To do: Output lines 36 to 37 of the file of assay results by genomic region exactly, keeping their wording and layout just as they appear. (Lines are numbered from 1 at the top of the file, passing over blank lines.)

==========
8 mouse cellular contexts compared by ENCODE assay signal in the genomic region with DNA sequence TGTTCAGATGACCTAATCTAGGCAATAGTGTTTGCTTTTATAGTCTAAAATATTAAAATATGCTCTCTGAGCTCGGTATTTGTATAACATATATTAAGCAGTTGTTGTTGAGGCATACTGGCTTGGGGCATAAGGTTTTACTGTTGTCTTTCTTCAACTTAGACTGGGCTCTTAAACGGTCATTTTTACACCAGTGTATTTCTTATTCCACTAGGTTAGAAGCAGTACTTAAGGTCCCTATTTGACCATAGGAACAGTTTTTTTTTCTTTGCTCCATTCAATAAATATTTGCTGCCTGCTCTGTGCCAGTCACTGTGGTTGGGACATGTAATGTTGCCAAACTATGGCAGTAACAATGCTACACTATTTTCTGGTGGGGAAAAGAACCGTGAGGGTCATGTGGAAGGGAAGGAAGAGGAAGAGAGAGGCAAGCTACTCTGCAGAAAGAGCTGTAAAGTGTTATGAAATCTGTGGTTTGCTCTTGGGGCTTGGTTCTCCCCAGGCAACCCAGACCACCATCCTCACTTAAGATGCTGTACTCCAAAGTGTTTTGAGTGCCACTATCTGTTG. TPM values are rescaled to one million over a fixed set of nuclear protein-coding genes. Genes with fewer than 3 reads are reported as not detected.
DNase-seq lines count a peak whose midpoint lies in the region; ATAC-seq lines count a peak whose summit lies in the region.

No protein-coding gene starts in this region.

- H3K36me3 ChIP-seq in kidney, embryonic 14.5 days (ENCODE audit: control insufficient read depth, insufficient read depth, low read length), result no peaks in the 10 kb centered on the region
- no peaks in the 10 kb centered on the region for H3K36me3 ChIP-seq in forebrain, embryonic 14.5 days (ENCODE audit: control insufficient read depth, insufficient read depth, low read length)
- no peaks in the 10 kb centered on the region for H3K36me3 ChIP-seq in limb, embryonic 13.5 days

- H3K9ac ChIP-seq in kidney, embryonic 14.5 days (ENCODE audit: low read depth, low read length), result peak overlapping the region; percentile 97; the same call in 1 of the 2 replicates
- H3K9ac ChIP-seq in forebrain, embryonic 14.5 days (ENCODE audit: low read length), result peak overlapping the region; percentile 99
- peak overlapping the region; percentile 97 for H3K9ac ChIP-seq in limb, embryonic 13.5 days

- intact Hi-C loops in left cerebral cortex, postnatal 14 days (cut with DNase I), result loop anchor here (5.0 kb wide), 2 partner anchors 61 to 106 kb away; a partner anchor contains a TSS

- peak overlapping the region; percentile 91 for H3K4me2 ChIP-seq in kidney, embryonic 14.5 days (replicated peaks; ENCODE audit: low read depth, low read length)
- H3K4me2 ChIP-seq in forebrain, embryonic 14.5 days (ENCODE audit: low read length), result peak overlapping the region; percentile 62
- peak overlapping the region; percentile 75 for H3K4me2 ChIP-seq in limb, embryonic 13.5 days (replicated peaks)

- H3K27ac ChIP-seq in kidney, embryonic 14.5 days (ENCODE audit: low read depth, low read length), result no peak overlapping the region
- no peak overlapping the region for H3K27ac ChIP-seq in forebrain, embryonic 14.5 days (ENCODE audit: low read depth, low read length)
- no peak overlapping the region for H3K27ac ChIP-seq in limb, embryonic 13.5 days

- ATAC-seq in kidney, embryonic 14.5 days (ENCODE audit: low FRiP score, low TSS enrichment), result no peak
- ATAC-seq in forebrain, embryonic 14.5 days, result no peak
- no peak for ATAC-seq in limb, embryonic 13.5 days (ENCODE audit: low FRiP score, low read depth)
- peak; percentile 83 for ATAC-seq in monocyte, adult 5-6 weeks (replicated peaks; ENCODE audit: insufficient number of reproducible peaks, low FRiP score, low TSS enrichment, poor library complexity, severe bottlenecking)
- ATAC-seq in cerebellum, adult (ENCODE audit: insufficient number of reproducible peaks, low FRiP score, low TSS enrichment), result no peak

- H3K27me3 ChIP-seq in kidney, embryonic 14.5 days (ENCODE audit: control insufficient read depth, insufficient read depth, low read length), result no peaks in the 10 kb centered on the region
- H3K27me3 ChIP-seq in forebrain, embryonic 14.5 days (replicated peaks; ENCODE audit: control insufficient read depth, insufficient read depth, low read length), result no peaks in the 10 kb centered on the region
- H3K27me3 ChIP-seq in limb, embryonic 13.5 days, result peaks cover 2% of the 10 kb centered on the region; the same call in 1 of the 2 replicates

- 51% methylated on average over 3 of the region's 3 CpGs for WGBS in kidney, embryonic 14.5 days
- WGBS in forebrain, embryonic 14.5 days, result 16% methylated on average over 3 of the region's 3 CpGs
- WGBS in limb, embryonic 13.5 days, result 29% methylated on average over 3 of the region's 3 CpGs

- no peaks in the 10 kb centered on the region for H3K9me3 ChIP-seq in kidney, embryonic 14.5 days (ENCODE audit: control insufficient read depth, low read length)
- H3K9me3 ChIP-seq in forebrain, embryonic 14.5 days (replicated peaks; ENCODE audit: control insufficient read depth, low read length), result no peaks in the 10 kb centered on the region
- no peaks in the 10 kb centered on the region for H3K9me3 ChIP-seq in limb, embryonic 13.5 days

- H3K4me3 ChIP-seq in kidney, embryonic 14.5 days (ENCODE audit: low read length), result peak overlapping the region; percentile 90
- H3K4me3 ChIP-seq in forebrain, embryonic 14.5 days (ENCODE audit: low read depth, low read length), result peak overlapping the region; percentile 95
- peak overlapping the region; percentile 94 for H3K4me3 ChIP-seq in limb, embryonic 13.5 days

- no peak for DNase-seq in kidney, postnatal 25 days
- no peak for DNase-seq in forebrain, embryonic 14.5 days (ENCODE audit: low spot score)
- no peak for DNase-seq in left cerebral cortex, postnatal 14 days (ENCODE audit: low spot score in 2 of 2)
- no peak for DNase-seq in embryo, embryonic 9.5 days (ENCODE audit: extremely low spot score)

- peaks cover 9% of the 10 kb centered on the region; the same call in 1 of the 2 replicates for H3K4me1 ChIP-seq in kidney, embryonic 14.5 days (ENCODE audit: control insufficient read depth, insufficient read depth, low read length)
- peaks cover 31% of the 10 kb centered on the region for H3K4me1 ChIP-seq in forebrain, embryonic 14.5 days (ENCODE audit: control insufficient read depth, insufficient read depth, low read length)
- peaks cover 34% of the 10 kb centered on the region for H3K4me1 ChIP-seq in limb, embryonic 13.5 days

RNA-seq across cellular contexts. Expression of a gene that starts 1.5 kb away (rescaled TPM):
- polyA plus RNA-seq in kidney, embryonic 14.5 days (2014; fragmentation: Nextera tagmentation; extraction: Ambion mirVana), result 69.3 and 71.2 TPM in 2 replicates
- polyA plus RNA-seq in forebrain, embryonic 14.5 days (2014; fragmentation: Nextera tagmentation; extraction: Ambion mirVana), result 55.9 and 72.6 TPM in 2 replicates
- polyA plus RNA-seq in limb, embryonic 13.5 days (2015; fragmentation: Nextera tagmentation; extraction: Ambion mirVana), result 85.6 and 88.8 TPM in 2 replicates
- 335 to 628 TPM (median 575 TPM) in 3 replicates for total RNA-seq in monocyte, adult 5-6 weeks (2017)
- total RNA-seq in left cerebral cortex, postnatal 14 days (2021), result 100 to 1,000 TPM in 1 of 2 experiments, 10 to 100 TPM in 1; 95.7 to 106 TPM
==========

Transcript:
- no peak for DNase-seq in left cerebral cortex, postnatal 14 days (ENCODE audit: low spot score in 2 of 2)
- no peak for DNase-seq in embryo, embryonic 9.5 days (ENCODE audit: extremely low spot score)